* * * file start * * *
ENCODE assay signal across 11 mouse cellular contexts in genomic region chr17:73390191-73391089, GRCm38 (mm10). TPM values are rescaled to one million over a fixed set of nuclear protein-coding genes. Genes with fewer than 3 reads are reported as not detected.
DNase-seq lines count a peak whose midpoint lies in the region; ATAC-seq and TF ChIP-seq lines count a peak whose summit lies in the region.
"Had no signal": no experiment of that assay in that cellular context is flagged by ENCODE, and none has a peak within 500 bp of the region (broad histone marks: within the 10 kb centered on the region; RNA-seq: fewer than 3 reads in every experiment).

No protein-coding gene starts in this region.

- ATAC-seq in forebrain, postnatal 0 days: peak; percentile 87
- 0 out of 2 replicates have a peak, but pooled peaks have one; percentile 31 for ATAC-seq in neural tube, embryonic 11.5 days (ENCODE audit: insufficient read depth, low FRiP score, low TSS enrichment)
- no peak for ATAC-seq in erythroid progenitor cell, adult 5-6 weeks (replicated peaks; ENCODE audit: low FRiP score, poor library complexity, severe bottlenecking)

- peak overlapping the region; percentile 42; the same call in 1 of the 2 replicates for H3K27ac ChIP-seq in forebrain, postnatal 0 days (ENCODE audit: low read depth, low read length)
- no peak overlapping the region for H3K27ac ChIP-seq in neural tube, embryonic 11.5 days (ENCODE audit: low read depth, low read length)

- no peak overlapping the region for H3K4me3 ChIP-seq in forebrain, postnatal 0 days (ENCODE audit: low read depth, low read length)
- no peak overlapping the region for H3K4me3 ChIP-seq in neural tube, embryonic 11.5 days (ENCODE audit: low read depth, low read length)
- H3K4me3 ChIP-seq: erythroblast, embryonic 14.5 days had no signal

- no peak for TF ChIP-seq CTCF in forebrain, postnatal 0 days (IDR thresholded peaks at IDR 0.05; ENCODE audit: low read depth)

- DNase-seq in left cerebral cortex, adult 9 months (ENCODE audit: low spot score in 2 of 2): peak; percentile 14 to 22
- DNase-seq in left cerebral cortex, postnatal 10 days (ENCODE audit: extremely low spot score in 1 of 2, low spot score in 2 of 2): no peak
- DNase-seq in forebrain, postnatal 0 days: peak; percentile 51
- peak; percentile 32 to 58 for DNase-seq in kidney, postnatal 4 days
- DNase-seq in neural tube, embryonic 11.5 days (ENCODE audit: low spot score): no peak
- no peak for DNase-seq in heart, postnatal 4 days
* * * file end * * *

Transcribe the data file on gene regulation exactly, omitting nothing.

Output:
ENCODE assay signal across 11 mouse cellular contexts in genomic region chr17:73390191-73391089, GRCm38 (mm10). TPM values are rescaled to one million over a fixed set of nuclear protein-coding genes. Genes with fewer than 3 reads are reported as not detected.
DNase-seq lines count a peak whose midpoint lies in the region; ATAC-seq and TF ChIP-seq lines count a peak whose summit lies in the region.
"Had no signal": no experiment of that assay in that cellular context is flagged by ENCODE, and none has a peak within 500 bp of the region (broad histone marks: within the 10 kb centered on the region; RNA-seq: fewer than 3 reads in every experiment).

No protein-coding gene starts in this region.

- ATAC-seq in forebrain, postnatal 0 days: peak; percentile 87
- 0 out of 2 replicates have a peak, but pooled peaks have one; percentile 31 for ATAC-seq in neural tube, embryonic 11.5 days (ENCODE audit: insufficient read depth, low FRiP score, low TSS enrichment)
- no peak for ATAC-seq in erythroid progenitor cell, adult 5-6 weeks (replicated peaks; ENCODE audit: low FRiP score, poor library complexity, severe bottlenecking)

- peak overlapping the region; percentile 42; the same call in 1 of the 2 replicates for H3K27ac ChIP-seq in forebrain, postnatal 0 days (ENCODE audit: low read depth, low read length)
- no peak overlapping the region for H3K27ac ChIP-seq in neural tube, embryonic 11.5 days (ENCODE audit: low read depth, low read length)

- no peak overlapping the region for H3K4me3 ChIP-seq in forebrain, postnatal 0 days (ENCODE audit: low read depth, low read length)
- no peak overlapping the region for H3K4me3 ChIP-seq in neural tube, embryonic 11.5 days (ENCODE audit: low read depth, low read length)
- H3K4me3 ChIP-seq: erythroblast, embryonic 14.5 days had no signal

- no peak for TF ChIP-seq CTCF in forebrain, postnatal 0 days (IDR thresholded peaks at IDR 0.05; ENCODE audit: low read depth)

- DNase-seq in left cerebral cortex, adult 9 months (ENCODE audit: low spot score in 2 of 2): peak; percentile 14 to 22
- DNase-seq in left cerebral cortex, postnatal 10 days (ENCODE audit: extremely low spot score in 1 of 2, low spot score in 2 of 2): no peak
- DNase-seq in forebrain, postnatal 0 days: peak; percentile 51
- peak; percentile 32 to 58 for DNase-seq in kidney, postnatal 4 days
- DNase-seq in neural tube, embryonic 11.5 days (ENCODE audit: low spot score): no peak
- no peak for DNase-seq in heart, postnatal 4 days